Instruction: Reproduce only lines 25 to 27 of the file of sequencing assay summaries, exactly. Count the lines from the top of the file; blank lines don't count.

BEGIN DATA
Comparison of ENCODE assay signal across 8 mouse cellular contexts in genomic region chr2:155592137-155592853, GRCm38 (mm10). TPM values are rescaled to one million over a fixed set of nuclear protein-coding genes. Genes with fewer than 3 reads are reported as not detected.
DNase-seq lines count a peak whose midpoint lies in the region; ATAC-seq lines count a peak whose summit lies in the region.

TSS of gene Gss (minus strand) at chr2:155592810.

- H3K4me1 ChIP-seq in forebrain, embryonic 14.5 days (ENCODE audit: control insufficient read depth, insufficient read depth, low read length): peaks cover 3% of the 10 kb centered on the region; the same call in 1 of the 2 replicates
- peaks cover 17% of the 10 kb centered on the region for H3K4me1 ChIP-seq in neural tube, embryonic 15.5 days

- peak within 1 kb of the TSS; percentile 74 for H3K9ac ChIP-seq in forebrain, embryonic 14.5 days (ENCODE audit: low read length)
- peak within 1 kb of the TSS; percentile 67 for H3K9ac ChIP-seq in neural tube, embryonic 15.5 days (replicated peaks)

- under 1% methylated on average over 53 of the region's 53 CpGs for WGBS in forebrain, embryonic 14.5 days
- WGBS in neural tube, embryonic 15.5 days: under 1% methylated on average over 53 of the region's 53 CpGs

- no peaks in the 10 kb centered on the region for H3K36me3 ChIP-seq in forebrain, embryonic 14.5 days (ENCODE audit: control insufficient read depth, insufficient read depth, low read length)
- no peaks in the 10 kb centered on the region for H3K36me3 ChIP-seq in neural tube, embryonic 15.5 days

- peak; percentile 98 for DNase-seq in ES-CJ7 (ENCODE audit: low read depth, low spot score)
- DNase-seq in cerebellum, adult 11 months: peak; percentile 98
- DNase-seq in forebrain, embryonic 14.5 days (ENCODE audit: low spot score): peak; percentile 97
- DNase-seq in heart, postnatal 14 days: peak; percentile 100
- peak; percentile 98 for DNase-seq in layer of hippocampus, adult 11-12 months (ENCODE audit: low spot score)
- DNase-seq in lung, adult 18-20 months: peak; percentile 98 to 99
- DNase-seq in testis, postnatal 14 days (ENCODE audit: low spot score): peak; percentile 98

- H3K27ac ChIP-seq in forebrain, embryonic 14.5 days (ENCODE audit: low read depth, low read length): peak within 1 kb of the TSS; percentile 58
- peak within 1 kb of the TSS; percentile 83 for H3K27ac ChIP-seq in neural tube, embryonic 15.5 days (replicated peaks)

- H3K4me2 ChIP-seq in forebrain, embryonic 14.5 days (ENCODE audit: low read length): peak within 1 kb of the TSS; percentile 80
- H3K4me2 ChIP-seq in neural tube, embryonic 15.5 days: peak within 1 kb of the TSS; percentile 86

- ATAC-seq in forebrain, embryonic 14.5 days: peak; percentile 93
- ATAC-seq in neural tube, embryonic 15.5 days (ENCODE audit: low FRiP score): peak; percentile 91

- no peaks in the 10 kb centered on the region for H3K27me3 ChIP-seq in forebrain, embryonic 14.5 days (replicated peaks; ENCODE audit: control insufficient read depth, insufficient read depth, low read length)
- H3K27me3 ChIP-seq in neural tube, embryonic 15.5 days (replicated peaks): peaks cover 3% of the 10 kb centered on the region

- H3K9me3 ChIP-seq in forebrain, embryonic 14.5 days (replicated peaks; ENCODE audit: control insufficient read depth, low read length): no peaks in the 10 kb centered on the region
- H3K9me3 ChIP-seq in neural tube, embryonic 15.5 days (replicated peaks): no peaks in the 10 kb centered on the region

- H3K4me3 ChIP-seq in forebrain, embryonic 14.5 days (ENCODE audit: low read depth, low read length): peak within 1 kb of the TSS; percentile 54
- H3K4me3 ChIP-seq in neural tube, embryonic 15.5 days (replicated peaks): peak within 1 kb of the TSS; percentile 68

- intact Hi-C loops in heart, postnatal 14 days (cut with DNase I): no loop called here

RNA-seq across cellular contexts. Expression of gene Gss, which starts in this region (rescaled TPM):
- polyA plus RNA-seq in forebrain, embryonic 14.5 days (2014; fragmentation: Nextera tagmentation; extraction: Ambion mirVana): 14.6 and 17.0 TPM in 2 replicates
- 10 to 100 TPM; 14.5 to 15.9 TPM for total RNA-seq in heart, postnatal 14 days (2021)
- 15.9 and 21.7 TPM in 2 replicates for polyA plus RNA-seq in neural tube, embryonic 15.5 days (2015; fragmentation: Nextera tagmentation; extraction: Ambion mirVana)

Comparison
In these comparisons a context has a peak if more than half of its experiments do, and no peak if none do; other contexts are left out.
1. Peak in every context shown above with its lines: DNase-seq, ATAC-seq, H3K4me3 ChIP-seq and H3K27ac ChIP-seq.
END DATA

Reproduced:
- no peaks in the 10 kb centered on the region for H3K27me3 ChIP-seq in forebrain, embryonic 14.5 days (replicated peaks; ENCODE audit: control insufficient read depth, insufficient read depth, low read length)
- H3K27me3 ChIP-seq in neural tube, embryonic 15.5 days (replicated peaks): peaks cover 3% of the 10 kb centered on the region

- H3K9me3 ChIP-seq in forebrain, embryonic 14.5 days (replicated peaks; ENCODE audit: control insufficient read depth, low read length): no peaks in the 10 kb centered on the region